Tag: golf travel

El Camaleon: something for everyone in Mayakoba

By Mike Lednovich, Editor & Publisher

On the Yucatan Peninsula of Mexico’s southeastern border, Cancun is the life of the party. If memories of your wilder days are a bit hazy, consider making the short drive south to Playa del Carmen, home to good golf and plenty of family activities.

The 260-acre Fairmont Mayakoba is one of the all-inclusive options in the region. Helping it stand out are El Camaleon Golf Club, site of a PGA Tour event the past 11 years, and a bevy of activities that include beach time, five freshwater pools and excursions on snaking waterways that are home to abundant wildlife.

“Mayakoba is quickly earning the reputation as one of the best golf destinations for the golfer who also wants to bring their family along for a great vacation,” said Jorge Franssen, director of marketing at El Camaleon. “There are so many things for a family to do here; we have that rare combination of golf and extraordinary non-golf activities.”

There are seven other golf courses within a 30–minute drive of what’s known as the Mayan Trail, including TPC Cancun, Riviera Maya Golf Club and the Golf Club at Playacar. But golfers can’t go wrong by staying and playing several rounds at El Camaleon, which has been home to the OHL Classic at Mayakoba since 2007.

“We have one of the finest golf courses anywhere and a great practice facility,” said Yayoi Garcia, golf sales and marketing executive at the Greg Norman-designed course. “We have a 70-person full–time grounds crew, which means the golf course is in perfect condition year round.”

Surrounded by mangrove forests and tropical jungles and with lagoons and canals bordering many holes, El Camaleon is an adventure from the start. Just beyond driving distance for most amateurs on the first hole is a huge sinkhole, or, as they’re called in Mexico, a cenote, in the middle of the fairway. Because the golf course is built on limestone and the area has several surface rivers, there are several cenotes on the course, but none as massive as seen on the opening hole.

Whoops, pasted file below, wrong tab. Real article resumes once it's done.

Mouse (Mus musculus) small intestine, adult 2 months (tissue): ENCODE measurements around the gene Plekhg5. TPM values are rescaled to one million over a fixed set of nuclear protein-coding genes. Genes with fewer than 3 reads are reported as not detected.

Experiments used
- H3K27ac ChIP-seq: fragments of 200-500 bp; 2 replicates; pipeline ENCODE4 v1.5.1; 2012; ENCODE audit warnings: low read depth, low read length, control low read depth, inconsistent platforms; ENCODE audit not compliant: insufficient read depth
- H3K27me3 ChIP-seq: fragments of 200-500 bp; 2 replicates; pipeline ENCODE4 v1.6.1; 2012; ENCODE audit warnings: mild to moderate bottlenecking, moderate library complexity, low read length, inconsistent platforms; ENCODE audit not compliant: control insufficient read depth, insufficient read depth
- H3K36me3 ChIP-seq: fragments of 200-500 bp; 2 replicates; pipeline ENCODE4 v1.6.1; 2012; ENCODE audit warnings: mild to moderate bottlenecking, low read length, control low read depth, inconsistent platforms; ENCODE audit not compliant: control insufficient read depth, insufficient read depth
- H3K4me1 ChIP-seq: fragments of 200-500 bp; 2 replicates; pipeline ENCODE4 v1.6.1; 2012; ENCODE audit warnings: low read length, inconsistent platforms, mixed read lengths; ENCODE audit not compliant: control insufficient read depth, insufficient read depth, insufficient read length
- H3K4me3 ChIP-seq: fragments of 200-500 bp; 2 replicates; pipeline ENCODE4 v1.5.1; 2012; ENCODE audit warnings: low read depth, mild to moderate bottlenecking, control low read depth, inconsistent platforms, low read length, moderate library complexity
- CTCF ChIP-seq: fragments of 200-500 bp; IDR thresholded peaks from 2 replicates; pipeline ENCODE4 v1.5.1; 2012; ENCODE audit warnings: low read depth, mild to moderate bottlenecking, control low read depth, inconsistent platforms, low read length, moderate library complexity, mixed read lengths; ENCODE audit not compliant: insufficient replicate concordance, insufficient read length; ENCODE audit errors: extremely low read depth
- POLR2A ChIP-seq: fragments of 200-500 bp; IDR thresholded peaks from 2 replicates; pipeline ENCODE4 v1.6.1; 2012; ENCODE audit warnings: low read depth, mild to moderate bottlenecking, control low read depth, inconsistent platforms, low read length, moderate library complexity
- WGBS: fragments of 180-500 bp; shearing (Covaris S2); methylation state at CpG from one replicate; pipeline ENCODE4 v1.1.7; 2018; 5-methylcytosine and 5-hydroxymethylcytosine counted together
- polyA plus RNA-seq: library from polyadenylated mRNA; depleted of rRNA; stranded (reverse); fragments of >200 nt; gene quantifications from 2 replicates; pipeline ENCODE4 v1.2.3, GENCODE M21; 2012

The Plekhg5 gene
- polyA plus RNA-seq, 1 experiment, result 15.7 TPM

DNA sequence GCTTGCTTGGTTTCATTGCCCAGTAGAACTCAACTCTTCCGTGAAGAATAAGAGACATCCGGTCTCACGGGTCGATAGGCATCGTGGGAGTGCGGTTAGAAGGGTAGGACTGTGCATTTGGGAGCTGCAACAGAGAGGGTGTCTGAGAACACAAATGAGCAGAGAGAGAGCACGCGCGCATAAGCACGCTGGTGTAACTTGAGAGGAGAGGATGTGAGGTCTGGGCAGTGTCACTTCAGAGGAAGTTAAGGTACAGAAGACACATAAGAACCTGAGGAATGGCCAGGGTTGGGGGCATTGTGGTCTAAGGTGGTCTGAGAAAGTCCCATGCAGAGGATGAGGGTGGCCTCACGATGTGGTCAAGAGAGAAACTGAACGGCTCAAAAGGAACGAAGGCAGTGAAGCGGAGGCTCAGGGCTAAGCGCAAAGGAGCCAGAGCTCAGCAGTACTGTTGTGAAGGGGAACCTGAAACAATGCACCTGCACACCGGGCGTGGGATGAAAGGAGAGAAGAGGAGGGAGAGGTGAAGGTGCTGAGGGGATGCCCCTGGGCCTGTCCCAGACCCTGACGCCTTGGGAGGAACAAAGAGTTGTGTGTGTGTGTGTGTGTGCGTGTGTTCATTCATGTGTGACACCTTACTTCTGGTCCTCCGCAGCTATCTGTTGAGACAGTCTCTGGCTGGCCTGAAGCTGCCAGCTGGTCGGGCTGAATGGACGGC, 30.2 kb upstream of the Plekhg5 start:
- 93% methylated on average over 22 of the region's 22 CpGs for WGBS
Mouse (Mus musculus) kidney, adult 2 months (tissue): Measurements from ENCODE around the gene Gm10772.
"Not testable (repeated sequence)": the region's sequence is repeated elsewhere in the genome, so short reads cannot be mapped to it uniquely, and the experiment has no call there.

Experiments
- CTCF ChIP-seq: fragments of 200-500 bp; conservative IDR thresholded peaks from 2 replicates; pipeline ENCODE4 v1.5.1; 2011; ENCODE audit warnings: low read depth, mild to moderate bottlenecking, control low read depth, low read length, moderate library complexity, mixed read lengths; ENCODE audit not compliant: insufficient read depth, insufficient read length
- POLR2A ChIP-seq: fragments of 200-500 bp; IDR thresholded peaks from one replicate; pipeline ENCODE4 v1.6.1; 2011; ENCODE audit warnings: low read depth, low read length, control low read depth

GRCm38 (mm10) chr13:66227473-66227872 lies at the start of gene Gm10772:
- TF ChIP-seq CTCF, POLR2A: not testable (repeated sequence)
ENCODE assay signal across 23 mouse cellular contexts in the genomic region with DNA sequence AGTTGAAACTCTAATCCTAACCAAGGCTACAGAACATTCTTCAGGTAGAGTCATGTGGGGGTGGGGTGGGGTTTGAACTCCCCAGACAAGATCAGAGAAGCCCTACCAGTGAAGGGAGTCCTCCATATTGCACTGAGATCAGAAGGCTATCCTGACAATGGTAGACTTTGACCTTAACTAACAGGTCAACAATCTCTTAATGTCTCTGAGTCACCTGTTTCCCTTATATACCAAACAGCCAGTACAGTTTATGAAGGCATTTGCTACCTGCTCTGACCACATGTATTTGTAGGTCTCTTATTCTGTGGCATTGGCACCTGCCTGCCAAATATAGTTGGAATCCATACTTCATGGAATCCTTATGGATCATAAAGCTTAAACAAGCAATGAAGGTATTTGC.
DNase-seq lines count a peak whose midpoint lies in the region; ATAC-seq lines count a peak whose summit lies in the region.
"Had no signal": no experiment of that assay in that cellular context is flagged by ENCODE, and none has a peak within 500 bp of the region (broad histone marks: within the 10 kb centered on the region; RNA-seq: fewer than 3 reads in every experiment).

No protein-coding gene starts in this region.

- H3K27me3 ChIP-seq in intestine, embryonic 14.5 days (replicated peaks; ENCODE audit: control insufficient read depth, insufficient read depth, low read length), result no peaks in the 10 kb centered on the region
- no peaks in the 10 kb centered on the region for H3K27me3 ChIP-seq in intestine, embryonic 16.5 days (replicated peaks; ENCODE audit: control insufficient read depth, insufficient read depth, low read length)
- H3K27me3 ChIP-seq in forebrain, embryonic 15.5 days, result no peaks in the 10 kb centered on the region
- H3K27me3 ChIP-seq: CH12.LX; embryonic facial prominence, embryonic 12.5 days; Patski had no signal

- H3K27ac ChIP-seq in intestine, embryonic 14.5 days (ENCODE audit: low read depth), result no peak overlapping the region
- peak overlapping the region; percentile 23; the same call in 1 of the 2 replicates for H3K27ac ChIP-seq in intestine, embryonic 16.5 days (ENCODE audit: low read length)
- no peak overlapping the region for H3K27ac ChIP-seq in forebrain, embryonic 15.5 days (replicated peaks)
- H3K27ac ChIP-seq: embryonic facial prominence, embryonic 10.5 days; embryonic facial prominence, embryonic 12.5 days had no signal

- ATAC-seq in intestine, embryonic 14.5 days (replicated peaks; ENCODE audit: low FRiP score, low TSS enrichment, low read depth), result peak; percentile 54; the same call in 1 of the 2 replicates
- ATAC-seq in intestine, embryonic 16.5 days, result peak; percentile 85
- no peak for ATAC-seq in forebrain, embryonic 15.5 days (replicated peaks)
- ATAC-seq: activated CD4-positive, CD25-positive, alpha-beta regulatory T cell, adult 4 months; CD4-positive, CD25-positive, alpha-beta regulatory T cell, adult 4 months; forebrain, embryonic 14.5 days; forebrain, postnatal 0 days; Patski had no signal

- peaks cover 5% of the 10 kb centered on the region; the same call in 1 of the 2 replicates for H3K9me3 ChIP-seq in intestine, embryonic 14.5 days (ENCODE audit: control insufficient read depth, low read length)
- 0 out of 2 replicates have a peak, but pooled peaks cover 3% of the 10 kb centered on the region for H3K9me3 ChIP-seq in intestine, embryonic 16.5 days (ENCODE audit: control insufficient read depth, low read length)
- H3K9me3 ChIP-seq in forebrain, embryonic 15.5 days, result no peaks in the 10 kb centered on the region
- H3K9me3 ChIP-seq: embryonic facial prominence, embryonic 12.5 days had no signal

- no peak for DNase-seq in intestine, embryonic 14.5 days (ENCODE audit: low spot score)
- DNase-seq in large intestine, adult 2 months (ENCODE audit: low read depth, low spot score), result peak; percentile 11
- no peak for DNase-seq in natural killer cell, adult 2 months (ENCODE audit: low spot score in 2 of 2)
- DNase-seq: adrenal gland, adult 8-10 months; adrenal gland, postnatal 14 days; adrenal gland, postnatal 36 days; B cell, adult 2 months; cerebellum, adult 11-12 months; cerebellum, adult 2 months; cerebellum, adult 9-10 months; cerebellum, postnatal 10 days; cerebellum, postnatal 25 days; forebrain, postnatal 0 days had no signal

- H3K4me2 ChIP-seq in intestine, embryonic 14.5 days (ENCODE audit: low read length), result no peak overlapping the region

The signature par-3 15th hole doesn’t have a cenote, but its view of the Caribbean Sea is a real charmer. While short and scenic, most tee shots are hit into a blustery wind, which ups the ante for shot concentration.

Aside from 15, Norman did an admirable job keeping the features of each hole interesting. On the fifth, a par-5 of 554 yards, the fairway is bordered by mangrove stands and a sparkling waterway, with a pond and a row of resort casitas near the green. The third hole is a 389-yard par-4 with two forced carries over water, with approach shots seeking an elevated green with deep bunkers on the right. Hole 16 is a 450-yard par-4 with mangroves on both sides of the fairway and a large perpendicular green well guarded by bunkers.

The mangroves and jungles that protect Mayakoba from tropical storms are home to an array of wildlife that includes close to 300 species of birds, iguanas, crocodiles, monkeys and other creatures that often sun themselves on the limestone rocks or frolic on the fairways. It’s all part of the man-mingling-with-nature feel that exists on the sprawling property.

Because of its many canals, the Fairmont Mayakoba has a nickname of the “Venice of the Caribbean,” with many of its 400 rooms and suites featuring private entrances and furnished balconies or terraces that overlook the forest, waterways, gardens or Caribbean Sea. The resort is set up in a residential-like format, with rows of rooms stretching from the resort lobby to the shore. For those nearest the entrance, bicycles are located throughout the property to get you to the beach or other site in a quick and casual manner.

For help with your game, El Camaleon is home to a Jim McLean Golf School that features a full range, practice greens and short-game complex. And if you ditched or dunked a few too many balls on the fringes of El Cameleon, there’s no better place to decompress than on a 40-minute tour of the lagoons through limestone caverns and mangrove stands. Or you could opt for beer and chocolate. In Mayan culture, chocolate was a valued possession, so at Fairmont’s Willow Stream Spa a sweet tooth can be satisfied with the Chocolate, Food of the Gods full body treatment. Follow that with a Mexican craft beer tasting that includes a selection of fourcervezas artesanalesthat embody aromas of orange, vanilla and, yes, even chocolate.

“We have perfect golf and perfect days and nights of fine dining and activities,” said Stuart McColl, regional director of marketing at the Fairmont Mayakoba. “It’s all here.”

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French Lick: Donald Ross and Pete Dye at their finest

If the golf courses at French Lick Resort aren’t on your must-play list, adjust it. The Indiana boyhood home of NBA Hall of Famer Larry Bird also has two layouts that are turning the hoops hotbed into a golf playground as well.

Southern Comfort: perfect days at Sea Island Golf Club

By Mike Lednovich, Editor & Publisher